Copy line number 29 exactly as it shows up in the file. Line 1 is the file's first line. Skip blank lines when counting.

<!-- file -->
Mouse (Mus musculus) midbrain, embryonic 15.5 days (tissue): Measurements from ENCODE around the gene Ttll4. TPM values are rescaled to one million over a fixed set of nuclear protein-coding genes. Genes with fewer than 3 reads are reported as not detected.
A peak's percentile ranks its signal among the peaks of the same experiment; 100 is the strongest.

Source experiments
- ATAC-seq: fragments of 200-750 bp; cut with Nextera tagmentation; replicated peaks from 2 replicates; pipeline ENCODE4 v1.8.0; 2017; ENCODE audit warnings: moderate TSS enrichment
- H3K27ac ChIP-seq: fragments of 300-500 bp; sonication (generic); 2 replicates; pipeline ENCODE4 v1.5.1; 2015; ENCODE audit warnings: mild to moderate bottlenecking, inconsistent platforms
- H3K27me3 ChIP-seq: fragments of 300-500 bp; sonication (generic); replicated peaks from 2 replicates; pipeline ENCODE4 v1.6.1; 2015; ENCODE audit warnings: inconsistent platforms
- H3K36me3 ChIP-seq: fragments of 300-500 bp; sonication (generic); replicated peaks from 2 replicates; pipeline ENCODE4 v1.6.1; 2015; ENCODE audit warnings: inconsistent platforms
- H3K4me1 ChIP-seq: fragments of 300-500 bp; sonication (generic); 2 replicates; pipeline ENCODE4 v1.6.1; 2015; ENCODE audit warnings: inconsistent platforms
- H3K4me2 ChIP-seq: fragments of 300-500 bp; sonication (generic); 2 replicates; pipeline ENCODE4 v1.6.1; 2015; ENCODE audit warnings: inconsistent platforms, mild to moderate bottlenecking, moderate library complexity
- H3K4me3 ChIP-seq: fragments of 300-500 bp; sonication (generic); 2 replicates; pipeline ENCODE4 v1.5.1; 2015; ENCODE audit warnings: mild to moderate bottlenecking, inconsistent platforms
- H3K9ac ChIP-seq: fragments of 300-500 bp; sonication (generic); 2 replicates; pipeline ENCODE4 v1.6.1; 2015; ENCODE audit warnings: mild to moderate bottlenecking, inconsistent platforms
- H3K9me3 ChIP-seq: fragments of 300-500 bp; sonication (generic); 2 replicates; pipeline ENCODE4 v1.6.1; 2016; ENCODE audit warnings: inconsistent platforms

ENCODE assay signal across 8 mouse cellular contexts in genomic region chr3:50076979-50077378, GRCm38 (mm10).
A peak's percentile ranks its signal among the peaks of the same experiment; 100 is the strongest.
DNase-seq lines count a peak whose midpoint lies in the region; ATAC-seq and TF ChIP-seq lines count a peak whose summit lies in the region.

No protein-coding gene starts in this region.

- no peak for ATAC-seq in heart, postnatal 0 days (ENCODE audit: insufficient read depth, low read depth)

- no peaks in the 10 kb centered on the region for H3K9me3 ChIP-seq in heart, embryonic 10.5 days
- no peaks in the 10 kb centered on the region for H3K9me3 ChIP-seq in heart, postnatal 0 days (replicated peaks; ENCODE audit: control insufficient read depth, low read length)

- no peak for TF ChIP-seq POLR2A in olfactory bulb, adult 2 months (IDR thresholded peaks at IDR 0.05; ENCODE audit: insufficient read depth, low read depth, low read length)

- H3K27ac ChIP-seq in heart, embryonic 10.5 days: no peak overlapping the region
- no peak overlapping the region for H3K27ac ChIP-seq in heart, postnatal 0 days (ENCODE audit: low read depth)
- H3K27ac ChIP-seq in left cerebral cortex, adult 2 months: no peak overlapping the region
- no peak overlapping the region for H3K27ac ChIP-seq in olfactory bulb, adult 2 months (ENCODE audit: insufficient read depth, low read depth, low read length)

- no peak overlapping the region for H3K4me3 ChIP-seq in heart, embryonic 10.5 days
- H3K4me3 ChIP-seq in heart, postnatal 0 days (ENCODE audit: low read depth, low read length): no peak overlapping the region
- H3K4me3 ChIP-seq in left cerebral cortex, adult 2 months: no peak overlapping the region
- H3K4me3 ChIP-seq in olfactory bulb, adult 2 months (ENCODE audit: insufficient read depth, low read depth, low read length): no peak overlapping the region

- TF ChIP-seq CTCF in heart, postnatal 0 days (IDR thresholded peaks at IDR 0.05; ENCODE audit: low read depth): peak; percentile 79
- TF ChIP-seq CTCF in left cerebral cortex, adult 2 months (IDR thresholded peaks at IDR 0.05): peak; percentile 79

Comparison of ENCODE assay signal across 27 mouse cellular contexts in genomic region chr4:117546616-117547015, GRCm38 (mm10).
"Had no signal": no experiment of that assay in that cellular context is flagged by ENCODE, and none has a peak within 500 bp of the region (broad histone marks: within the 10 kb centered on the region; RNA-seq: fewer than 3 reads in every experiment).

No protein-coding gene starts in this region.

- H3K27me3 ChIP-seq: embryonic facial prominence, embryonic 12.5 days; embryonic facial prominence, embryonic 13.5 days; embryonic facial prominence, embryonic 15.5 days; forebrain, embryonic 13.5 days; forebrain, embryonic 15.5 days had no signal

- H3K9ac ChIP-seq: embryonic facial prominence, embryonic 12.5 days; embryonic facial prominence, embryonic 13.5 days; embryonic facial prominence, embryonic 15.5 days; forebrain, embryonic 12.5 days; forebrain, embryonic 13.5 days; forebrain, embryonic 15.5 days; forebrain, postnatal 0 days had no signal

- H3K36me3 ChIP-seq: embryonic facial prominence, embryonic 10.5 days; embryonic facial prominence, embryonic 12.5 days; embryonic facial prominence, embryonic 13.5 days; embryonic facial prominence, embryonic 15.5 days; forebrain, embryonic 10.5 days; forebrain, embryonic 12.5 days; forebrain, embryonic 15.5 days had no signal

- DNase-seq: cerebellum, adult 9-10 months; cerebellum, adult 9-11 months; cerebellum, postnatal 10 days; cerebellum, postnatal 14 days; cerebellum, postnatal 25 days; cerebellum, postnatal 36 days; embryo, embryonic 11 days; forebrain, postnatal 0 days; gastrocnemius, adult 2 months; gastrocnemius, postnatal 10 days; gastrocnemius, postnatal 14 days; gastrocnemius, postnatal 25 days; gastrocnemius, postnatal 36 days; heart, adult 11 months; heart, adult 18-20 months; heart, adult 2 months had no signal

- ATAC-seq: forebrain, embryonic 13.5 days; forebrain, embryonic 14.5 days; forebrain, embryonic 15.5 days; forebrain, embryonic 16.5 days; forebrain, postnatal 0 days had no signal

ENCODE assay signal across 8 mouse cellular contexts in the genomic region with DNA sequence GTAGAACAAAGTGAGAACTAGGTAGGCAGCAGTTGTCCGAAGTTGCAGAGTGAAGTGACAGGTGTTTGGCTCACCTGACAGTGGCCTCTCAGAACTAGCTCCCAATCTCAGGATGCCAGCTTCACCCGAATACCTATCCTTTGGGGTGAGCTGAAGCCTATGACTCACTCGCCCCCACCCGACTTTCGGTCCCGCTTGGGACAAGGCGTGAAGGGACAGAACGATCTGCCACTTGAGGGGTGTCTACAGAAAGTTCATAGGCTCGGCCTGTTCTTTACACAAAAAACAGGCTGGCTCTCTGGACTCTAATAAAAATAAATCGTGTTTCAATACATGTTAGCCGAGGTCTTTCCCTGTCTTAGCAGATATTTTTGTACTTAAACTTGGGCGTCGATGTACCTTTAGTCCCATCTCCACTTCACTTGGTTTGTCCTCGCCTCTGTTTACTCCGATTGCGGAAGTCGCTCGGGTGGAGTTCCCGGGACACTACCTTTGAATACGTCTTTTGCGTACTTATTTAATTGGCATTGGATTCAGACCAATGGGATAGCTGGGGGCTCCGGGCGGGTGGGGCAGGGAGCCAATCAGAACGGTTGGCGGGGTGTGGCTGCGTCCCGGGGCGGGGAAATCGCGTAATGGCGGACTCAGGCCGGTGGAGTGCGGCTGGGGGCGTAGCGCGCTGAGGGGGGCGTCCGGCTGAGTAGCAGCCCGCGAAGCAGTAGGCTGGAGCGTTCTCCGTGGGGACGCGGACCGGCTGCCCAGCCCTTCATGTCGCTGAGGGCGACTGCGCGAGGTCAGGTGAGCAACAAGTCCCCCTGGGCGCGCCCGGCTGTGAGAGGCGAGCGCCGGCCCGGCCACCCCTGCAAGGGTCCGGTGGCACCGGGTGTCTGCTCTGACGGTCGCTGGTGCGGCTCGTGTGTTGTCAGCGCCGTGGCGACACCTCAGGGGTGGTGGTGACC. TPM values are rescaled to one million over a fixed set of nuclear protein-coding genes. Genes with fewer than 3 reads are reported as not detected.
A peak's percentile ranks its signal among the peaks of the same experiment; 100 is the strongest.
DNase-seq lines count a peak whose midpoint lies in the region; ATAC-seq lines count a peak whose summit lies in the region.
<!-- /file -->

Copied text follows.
- TF ChIP-seq CTCF in heart, postnatal 0 days (IDR thresholded peaks at IDR 0.05; ENCODE audit: low read depth): peak; percentile 79